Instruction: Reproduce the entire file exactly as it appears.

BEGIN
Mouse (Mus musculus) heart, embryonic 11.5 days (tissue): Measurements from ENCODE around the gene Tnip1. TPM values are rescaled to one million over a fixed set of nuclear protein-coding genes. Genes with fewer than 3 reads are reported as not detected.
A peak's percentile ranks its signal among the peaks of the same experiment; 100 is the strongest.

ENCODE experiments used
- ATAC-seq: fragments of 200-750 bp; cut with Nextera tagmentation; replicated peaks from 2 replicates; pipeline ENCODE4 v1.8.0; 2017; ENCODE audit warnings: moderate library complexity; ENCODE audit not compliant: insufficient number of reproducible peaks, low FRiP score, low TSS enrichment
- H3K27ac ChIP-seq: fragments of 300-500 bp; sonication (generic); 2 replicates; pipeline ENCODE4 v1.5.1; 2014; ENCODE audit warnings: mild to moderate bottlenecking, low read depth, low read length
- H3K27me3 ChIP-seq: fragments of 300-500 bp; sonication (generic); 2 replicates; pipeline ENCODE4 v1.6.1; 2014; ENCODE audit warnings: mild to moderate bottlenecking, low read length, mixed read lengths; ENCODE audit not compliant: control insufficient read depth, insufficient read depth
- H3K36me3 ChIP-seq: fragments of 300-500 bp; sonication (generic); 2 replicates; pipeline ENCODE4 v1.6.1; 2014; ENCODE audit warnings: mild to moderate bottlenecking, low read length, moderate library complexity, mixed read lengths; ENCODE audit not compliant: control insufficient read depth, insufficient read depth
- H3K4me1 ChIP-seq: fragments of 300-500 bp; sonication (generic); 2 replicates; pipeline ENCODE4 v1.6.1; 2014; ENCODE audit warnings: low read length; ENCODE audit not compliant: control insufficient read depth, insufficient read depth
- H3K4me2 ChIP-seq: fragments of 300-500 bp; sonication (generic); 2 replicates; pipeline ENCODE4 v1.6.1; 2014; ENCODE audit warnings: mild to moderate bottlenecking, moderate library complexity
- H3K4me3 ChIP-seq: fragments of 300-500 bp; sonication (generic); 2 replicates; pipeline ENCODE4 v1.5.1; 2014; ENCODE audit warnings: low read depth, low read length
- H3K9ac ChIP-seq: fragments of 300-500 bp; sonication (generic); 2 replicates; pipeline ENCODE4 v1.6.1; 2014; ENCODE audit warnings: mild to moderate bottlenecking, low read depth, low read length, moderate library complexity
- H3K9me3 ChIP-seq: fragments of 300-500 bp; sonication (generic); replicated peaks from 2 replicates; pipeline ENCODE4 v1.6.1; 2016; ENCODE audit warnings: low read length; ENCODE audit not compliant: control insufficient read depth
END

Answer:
Mouse (Mus musculus) heart, embryonic 11.5 days (tissue): Measurements from ENCODE around the gene Tnip1. TPM values are rescaled to one million over a fixed set of nuclear protein-coding genes. Genes with fewer than 3 reads are reported as not detected.
A peak's percentile ranks its signal among the peaks of the same experiment; 100 is the strongest.

ENCODE experiments used
- ATAC-seq: fragments of 200-750 bp; cut with Nextera tagmentation; replicated peaks from 2 replicates; pipeline ENCODE4 v1.8.0; 2017; ENCODE audit warnings: moderate library complexity; ENCODE audit not compliant: insufficient number of reproducible peaks, low FRiP score, low TSS enrichment
- H3K27ac ChIP-seq: fragments of 300-500 bp; sonication (generic); 2 replicates; pipeline ENCODE4 v1.5.1; 2014; ENCODE audit warnings: mild to moderate bottlenecking, low read depth, low read length
- H3K27me3 ChIP-seq: fragments of 300-500 bp; sonication (generic); 2 replicates; pipeline ENCODE4 v1.6.1; 2014; ENCODE audit warnings: mild to moderate bottlenecking, low read length, mixed read lengths; ENCODE audit not compliant: control insufficient read depth, insufficient read depth
- H3K36me3 ChIP-seq: fragments of 300-500 bp; sonication (generic); 2 replicates; pipeline ENCODE4 v1.6.1; 2014; ENCODE audit warnings: mild to moderate bottlenecking, low read length, moderate library complexity, mixed read lengths; ENCODE audit not compliant: control insufficient read depth, insufficient read depth
- H3K4me1 ChIP-seq: fragments of 300-500 bp; sonication (generic); 2 replicates; pipeline ENCODE4 v1.6.1; 2014; ENCODE audit warnings: low read length; ENCODE audit not compliant: control insufficient read depth, insufficient read depth
- H3K4me2 ChIP-seq: fragments of 300-500 bp; sonication (generic); 2 replicates; pipeline ENCODE4 v1.6.1; 2014; ENCODE audit warnings: mild to moderate bottlenecking, moderate library complexity
- H3K4me3 ChIP-seq: fragments of 300-500 bp; sonication (generic); 2 replicates; pipeline ENCODE4 v1.5.1; 2014; ENCODE audit warnings: low read depth, low read length
- H3K9ac ChIP-seq: fragments of 300-500 bp; sonication (generic); 2 replicates; pipeline ENCODE4 v1.6.1; 2014; ENCODE audit warnings: mild to moderate bottlenecking, low read depth, low read length, moderate library complexity
- H3K9me3 ChIP-seq: fragments of 300-500 bp; sonication (generic); replicated peaks from 2 replicates; pipeline ENCODE4 v1.6.1; 2016; ENCODE audit warnings: low read length; ENCODE audit not compliant: control insufficient read depth